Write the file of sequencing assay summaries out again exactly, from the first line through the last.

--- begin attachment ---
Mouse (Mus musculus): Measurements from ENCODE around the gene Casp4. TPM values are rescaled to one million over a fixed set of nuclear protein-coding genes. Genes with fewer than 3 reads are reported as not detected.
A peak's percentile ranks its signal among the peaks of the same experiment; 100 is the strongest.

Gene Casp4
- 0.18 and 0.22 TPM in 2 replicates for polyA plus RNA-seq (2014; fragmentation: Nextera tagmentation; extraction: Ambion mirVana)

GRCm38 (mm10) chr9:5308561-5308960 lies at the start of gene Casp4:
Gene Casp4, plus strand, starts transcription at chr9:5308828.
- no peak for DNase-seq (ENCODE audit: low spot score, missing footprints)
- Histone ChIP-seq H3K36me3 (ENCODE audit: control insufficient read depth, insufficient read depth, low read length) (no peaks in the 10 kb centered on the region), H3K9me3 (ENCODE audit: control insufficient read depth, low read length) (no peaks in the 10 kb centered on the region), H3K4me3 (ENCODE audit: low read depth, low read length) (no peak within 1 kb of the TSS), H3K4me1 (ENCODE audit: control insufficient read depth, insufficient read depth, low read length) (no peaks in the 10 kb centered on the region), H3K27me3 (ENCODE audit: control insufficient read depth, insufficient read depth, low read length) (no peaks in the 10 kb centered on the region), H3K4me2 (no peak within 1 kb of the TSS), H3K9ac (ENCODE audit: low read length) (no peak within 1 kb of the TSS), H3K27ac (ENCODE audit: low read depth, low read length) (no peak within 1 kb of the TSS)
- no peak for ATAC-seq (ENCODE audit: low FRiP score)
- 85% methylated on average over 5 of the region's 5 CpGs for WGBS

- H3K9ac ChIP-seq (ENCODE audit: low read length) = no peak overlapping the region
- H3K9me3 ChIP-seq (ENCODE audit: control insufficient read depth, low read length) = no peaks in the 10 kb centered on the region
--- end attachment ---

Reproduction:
Mouse (Mus musculus): Measurements from ENCODE around the gene Casp4. TPM values are rescaled to one million over a fixed set of nuclear protein-coding genes. Genes with fewer than 3 reads are reported as not detected.
A peak's percentile ranks its signal among the peaks of the same experiment; 100 is the strongest.

Gene Casp4
- 0.18 and 0.22 TPM in 2 replicates for polyA plus RNA-seq (2014; fragmentation: Nextera tagmentation; extraction: Ambion mirVana)

GRCm38 (mm10) chr9:5308561-5308960 lies at the start of gene Casp4:
Gene Casp4, plus strand, starts transcription at chr9:5308828.
- no peak for DNase-seq (ENCODE audit: low spot score, missing footprints)
- Histone ChIP-seq H3K36me3 (ENCODE audit: control insufficient read depth, insufficient read depth, low read length) (no peaks in the 10 kb centered on the region), H3K9me3 (ENCODE audit: control insufficient read depth, low read length) (no peaks in the 10 kb centered on the region), H3K4me3 (ENCODE audit: low read depth, low read length) (no peak within 1 kb of the TSS), H3K4me1 (ENCODE audit: control insufficient read depth, insufficient read depth, low read length) (no peaks in the 10 kb centered on the region), H3K27me3 (ENCODE audit: control insufficient read depth, insufficient read depth, low read length) (no peaks in the 10 kb centered on the region), H3K4me2 (no peak within 1 kb of the TSS), H3K9ac (ENCODE audit: low read length) (no peak within 1 kb of the TSS), H3K27ac (ENCODE audit: low read depth, low read length) (no peak within 1 kb of the TSS)
- no peak for ATAC-seq (ENCODE audit: low FRiP score)
- 85% methylated on average over 5 of the region's 5 CpGs for WGBS

- H3K9ac ChIP-seq (ENCODE audit: low read length) = no peak overlapping the region
- H3K9me3 ChIP-seq (ENCODE audit: control insufficient read depth, low read length) = no peaks in the 10 kb centered on the region